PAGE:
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Every weekday morning CAI brings you coverage of local issues, news, and stories that matter. Join us for Morning Edition from 6 a.m. to 9a.m., with Kathryn Eident.

Fear and Frustration: Nurse Assistant Recounts Experience Caring for COVID-19 Patients at MGH


Massachusetts General Hospital in Boston has by far the most COVID-19 patients of any hospital in the state – 447 cases as of Tuesday. WCAI spoke recently with a nursing student from Cape Cod who is caring for COVID patients at Mass General, and she shared how difficult and isolating the experience has been for both patients and staff.

We agreed not to use her name to protect her employment, but WCAI has verified her identity. WCAI Morning Edition Host Kathryn Eident talked with Reporter Jennette Barnes about what she learned.

Eident Hi, Jennette. Good morning.

Barnes Good morning, Katie.

Eident So, as I said, this nurse did not want to use her name because she didn't have permission to talk from the hospital where she works. But can you still tell us a couple of details about her?

Barnes Sure. She's in her early 20s and she grew up on Cape Cod. She works at Mass General right now as a nursing assistant, and she's studying to be a registered nurse. She said many; in fact, many of the assistants there are doing that. And she's going to graduate in August as an R.N.

She works on a floor that's all COVID-19 patients. It has 38 beds. She says that staffing has changed a little bit. Normally a nurse there would have three to four patients. When COVID-19 first started coming in, they actually put on enough staff so nurses would only have one or two patients. One of the big reasons for that was to make sure that everyone was comfortable with all the protocol they needed to do--to put on and take off their protective gear the right way and just get comfortable being on the unit in that situation. Recently, though, they're back to more like three or four patients. And she said part of the reason for that is that some of the nursing staff have actually gotten sick themselves.

One thing nurses on the Cape have actually asked for [is] hotel rooms they could stay in if they needed to isolate from their own families. This nursing assistant at Mass General says that hospital is offering those hotel rooms. She young, she lives by herself, so she is able to go home at night. But because of the quarantine situation, she hasn't seen her family or her boyfriend or friends.

Eident What did she tell you about what it's like to be a frontline health care worker in this crisis?

Barnes Well, she says the nurses are tired and they're emotional and they're they're ready for this to go away. They feel like their coworkers are the only ones who can really understand what it's like. They've seen their coworkers get sick. Of course, they've had patients who they've seen be gravely ill and patients in all kinds of conditions. Here she is talking a little bit about that:

"We've had people who are pregnant. We've had young people who have had to go to the ICU. We've had really old people, as well. It really is just—it's kind of like a war zone right now."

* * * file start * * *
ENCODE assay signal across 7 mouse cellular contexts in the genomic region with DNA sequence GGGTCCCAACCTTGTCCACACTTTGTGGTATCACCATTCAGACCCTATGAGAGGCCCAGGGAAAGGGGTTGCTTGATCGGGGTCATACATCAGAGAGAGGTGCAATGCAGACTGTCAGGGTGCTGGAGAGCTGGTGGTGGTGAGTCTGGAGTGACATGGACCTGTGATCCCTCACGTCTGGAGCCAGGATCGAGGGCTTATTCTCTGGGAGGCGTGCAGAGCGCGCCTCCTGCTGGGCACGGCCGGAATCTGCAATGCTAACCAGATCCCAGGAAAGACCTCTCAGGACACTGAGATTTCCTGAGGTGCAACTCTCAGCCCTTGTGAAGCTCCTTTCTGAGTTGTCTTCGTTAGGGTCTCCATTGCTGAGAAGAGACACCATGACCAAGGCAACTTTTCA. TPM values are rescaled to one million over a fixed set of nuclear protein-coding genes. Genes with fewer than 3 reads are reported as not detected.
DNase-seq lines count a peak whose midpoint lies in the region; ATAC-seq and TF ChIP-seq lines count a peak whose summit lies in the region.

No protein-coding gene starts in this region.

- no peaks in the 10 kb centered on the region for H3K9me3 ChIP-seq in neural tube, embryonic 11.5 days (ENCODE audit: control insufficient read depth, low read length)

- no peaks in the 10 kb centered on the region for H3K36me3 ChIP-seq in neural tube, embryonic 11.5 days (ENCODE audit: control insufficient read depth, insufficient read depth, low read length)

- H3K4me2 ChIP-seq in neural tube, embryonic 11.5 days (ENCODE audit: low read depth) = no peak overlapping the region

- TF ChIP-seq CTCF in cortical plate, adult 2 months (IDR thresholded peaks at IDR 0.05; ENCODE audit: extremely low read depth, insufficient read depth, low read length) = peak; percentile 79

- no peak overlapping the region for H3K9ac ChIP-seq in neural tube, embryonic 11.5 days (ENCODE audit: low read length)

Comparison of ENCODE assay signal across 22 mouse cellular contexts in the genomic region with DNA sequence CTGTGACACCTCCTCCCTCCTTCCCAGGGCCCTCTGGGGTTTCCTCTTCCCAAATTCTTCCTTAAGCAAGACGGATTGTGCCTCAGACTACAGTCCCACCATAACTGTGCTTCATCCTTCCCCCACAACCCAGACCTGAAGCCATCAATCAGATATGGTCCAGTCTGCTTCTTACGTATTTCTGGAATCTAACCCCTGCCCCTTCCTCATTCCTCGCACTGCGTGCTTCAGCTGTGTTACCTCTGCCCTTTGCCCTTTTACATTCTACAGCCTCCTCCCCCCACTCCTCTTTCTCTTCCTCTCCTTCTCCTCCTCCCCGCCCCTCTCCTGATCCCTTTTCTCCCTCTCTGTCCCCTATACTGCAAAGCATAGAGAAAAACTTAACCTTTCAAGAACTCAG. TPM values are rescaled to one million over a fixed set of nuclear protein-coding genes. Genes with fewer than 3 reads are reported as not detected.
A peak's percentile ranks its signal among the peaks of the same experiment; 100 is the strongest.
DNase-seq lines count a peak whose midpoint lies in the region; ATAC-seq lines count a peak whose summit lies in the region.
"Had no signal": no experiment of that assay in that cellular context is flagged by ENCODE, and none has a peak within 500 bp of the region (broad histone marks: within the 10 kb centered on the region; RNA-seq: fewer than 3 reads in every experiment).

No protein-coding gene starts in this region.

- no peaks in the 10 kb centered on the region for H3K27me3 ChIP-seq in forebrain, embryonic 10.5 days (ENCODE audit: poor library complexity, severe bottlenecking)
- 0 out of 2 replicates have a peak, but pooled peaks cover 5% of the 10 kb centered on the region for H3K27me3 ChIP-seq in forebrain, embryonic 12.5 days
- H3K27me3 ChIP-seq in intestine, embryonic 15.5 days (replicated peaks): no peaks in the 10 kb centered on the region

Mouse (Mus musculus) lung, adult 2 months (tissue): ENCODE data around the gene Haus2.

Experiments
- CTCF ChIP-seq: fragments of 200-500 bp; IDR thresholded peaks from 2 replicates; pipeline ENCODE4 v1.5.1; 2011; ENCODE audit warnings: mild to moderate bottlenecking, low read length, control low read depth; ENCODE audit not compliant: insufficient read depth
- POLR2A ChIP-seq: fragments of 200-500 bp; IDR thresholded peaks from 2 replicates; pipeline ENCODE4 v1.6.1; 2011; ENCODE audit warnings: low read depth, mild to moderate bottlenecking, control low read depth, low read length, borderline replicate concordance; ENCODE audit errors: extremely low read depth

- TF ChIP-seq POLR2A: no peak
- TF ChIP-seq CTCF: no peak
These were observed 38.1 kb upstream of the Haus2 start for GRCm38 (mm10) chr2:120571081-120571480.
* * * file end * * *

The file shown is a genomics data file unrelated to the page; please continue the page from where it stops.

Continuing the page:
Barnes She says that at first some of the safety protocols seemed to change every 15 minutes as people were learning more about the virus. Now, they're hitting their stride, but the patients are coming in scared, knowing that they won't be able to see their families once they're in the unit. And the staff end up standing in almost for patients' families when the patients need someone to talk to, and even if the patients are dying. Here she is again:

"I've had so many patients ask me, am I going to get better? And the reality is, we don't know. Like, maybe, maybe not. But I think it's just hard because they come in and they can't have their family. They're scared. It's really just heartbreaking. "

Eident That is a lot, Jennette. How is she coping with this, having to be there emotionally as well as physically in providing this medical care?

Barnes Well, she says it's been tough. And as I said, some of the staff are socially isolated when they're not at work because of their own risk of exposure. One thing she's learned is that when a person's oxygen saturation drops, that's a key sign the patient may be going downhill and could end up intubated in the ICU. A handful of the patients on her floor have died. Here she is again:

"Just really awful. You see, like your coworkers and doctors just getting really emotional about it. I think everyone is kind of at their wits end. You know, like I said, you kind of become family to these patients. And so you don't really have anyone else. And I mean, we're really just giving our all to these patients."

Barnes She says she doesn't think people outside of health care realize how tough it is for them, especially when she sees people out in the city or photos of people online when they're out with their friends and they're having barbecues and things like that. They're not social distancing.

"That just kind of frustrating. It kind of feels like the work we're doing is nothing because the patients are coming."

Barnes So one way to support the medical staff then would be to stay away from those kinds of social gatherings. So, you don't put more of a burden on the caregivers.

Eident Well, Jennette, thank you so much for talking about what you learned in this conversation with this nurse at MGH.

Barnes I'm glad to do it. Thank you, Katie.

Eident That's Jennette Barnes, WCAI reporter.

*This transcript was lightly edited for grammar and clarity.

Jennette Barnes is a reporter and producer. Named a Master Reporter by the New England Society of News Editors, she brings more than 20 years of news experience to CAI.
Kathryn Eident was the Morning Edition Host and Senior Producer of News until November 2022.